“Thank you for coming so quickly, Doctor,” the Emperor says.

Hala knows he’s lying. His tone indicates his irritation at how long it took them to respond.

“Of course, your majesty,” Lieutenant Hess replies with a deep bow.

Hala stifles the urge to roll her eyes at Lieutenant Hess’s overly formal words and posture. Hala's initial shock at being in the Emperor’s presence is quickly waning, replaced by her general irritation with any authority figure. She gives a half-hearted curtsy, her attention fixated on the kinetic art. No one ever notices her anyway. It hardly matters if she puts her heart into the mandatory sycophantic fawning or not. Lieutenant Hess is surely kissing enough ass for the both of them.

Hala glances back at the Emperor and her heart skips a beat as she realizes he is looking directly at her. His expression is a mixture of irritation and grudging respect. Of course, Lieutenant Hess is so busy trying to lick his boots she misses it all.

“How may we service you today, My Lord?” Lieutenant Hess asks.

Hala nearly swallows her tongue trying to bite back a snort of amusement. She knows very well how Lieutenant Hess would like to service the Emperor today. Mercenary social-climbing bitch that she is, Lieutenant Hess would probably play slave girl to a Hutt if she thought it would further her career. Not that Hala is in the habit of comparing the Emperor to a Hutt. Though she suspects he may have a similar moral compass to those repulsive creatures, he is certainly much more aesthetically pleasing.

Hala’s peers often fault her for her devotion to Holonet. She is constantly abreast of the latest fashion trends – even if they have no impact on her purely functional wardrobe - and celebrity scandals. Hala likes Holonet. She enjoys losing herself in the trials and tribulations of other people’s lives, she always has. Because of that, she well remembers The Hero With No Fear. She remembers when the Emperor was a dashing young Jedi knight at the height of the Clone Wars. He’s older now, more distinguished. He is still a fine looking man, but time has worn him down in places. He looks tired and unhappy. Hala suspects he may be far more familiar with the late night Holonet programs than anyone would dare think. There is something unmistakably lonely about him. Something isolated.

The Emperor paces the room, hands clasped tightly behind his back. “My companion requires medical attention,” he says brusquely.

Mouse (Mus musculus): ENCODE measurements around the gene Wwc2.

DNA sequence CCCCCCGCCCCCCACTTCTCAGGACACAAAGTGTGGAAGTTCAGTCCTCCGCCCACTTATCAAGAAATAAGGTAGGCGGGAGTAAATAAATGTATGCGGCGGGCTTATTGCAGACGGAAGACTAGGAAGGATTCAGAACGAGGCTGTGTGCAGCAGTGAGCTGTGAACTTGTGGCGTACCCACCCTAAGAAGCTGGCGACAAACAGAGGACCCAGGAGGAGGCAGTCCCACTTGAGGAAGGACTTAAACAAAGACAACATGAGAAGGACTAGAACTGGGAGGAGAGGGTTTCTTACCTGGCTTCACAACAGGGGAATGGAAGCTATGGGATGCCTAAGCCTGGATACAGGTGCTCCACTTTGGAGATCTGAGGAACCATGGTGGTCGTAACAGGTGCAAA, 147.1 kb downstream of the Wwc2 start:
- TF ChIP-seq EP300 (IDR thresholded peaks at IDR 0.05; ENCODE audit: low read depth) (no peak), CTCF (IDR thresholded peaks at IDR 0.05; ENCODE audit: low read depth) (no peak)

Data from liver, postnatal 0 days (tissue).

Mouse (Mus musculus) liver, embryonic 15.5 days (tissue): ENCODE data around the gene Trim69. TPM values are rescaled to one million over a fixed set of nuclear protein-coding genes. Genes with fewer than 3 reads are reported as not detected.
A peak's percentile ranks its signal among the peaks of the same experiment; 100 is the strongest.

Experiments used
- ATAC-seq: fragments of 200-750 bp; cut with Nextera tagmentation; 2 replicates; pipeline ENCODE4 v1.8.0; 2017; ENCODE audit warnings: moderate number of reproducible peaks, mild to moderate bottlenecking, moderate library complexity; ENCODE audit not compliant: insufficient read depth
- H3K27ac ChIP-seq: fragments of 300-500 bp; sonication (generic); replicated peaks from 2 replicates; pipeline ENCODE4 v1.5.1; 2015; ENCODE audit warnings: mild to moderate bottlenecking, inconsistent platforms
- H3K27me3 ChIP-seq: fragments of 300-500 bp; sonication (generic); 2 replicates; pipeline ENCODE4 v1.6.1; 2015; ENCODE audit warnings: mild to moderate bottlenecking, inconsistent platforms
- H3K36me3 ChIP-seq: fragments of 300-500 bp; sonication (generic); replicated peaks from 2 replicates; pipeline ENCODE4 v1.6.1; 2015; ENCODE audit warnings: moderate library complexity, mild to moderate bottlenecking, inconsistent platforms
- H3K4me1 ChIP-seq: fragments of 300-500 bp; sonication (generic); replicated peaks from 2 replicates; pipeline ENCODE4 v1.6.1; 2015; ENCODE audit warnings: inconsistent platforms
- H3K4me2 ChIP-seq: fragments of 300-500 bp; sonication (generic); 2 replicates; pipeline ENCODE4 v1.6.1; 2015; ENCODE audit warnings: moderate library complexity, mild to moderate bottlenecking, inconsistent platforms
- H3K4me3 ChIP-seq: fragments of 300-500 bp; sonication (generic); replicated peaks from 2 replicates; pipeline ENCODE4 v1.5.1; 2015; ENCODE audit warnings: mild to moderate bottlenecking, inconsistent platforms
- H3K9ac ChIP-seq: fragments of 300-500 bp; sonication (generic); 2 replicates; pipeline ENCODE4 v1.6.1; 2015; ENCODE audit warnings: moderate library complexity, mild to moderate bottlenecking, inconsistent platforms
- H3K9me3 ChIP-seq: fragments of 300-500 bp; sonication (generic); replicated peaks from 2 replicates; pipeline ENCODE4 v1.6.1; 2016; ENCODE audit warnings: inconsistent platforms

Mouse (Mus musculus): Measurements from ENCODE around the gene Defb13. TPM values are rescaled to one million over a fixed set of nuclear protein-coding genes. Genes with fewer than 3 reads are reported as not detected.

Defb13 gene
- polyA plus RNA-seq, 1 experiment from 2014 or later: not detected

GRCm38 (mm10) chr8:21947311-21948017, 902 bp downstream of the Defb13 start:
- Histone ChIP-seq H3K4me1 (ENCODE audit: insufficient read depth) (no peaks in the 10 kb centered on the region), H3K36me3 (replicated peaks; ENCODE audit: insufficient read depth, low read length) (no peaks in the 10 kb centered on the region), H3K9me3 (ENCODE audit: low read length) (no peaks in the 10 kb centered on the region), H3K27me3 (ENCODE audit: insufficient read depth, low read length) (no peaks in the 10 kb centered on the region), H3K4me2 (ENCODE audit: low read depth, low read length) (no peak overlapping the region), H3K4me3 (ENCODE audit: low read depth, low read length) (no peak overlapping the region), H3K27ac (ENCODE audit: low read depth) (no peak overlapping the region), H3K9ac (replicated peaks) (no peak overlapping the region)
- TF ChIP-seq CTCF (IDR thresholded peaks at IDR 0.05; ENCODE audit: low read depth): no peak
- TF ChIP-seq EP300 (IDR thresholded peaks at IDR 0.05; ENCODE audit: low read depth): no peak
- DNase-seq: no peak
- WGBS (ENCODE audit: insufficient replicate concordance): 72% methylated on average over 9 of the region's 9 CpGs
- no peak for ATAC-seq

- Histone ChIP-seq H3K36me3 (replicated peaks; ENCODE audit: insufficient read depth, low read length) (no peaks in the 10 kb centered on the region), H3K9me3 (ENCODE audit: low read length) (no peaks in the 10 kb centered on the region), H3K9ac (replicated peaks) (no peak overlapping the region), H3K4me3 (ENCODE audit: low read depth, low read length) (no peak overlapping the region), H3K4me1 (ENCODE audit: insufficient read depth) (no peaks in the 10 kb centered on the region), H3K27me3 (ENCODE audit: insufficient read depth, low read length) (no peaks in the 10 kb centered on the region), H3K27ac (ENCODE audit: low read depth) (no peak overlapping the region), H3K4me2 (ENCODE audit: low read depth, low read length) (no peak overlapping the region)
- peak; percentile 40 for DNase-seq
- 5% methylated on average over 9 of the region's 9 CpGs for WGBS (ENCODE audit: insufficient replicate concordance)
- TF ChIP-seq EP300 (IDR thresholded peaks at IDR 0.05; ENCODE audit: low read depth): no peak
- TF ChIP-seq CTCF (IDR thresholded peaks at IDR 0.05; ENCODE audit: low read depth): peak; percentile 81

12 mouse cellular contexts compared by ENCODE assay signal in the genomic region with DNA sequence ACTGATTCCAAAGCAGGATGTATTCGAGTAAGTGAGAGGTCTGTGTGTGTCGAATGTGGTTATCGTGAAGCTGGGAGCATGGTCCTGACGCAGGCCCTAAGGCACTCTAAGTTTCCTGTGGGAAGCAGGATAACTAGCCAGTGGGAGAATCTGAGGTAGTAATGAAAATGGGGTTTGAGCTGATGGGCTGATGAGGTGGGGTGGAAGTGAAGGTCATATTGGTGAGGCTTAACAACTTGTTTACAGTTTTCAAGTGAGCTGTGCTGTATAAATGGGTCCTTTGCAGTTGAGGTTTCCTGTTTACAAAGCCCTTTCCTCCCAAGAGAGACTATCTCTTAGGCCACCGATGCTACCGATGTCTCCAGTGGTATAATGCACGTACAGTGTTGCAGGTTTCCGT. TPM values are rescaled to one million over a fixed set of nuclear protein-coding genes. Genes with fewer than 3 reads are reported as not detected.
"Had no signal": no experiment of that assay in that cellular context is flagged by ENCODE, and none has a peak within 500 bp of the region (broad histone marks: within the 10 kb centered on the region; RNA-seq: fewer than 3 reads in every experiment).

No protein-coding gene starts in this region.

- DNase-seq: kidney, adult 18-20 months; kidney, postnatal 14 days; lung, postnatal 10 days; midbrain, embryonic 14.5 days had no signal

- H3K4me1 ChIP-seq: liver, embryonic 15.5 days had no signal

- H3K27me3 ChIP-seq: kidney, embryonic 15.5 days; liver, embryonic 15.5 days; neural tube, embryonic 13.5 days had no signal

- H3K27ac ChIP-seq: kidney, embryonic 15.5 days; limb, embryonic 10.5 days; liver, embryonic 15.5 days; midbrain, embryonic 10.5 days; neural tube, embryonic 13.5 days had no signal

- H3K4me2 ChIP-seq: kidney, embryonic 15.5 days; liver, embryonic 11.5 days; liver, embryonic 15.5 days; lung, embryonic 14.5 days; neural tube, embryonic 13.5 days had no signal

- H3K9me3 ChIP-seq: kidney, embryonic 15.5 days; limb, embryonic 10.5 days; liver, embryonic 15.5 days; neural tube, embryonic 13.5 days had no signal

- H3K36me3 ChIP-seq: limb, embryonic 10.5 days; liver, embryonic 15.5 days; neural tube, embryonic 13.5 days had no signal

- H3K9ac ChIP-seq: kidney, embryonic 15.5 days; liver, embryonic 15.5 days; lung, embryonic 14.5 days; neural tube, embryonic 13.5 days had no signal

As if on command, a young woman enters the room and takes a seat on the repulsor couch. She holds her head high, her hands folded neatly in her lap. She certainly doesn’t look ill. Hala studies the young woman for a moment. Contrary to her earlier suspicions, the young woman is not the Imperial Princess. She’s older, though not by much, certainly no older than her early twenties. She has the same beautiful dark brown hair and dark eyes as the Emperor’s daughter. Suddenly it hits Hala why she knows this woman and her breath catches in her throat.

“Ma’am,” Lieutenant Hess says. But there’s a bite to her tone. Jealousy. She didn’t expect to be called here to play nursemaid to one of the Emperor’s consorts.

“Address me, not her,” the Emperor orders.

Lieutenant Hess gives a curt, respectful nod. “As you wish, My Lord. May I please ask what type of medical attention your companion requires?”

“I want her sterilized,” he says flatly, meeting the doctor’s gaze so intently she is forced to look away and consult the useless folder of medical records she holds.

“Of course, My Lord,” Lieutenant Hess replies.

“We can’t do that,” Hala says bluntly.

Both the Emperor and Lieutenant Hess turn to look at her. Hala knows Lieutenant Hess would strangle her with her bare hands right now if she though the Emperor would look away long enough for her to finish the job. Hala also knows her career is over. Lieutenant Hess will certainly see to that. But she doesn’t care. She isn’t going to sit here and let these two vultures discuss this poor creature like she’s a piece of furniture.

“I’m afraid I didn’t catch your name,” the Emperor says darkly.

“Physician’s Assistant Hala Vessip, My Lord,” Hala says, irritated with the way her voice cracks. She already knows she’s as good as dead, there’s no point in hiding anything now.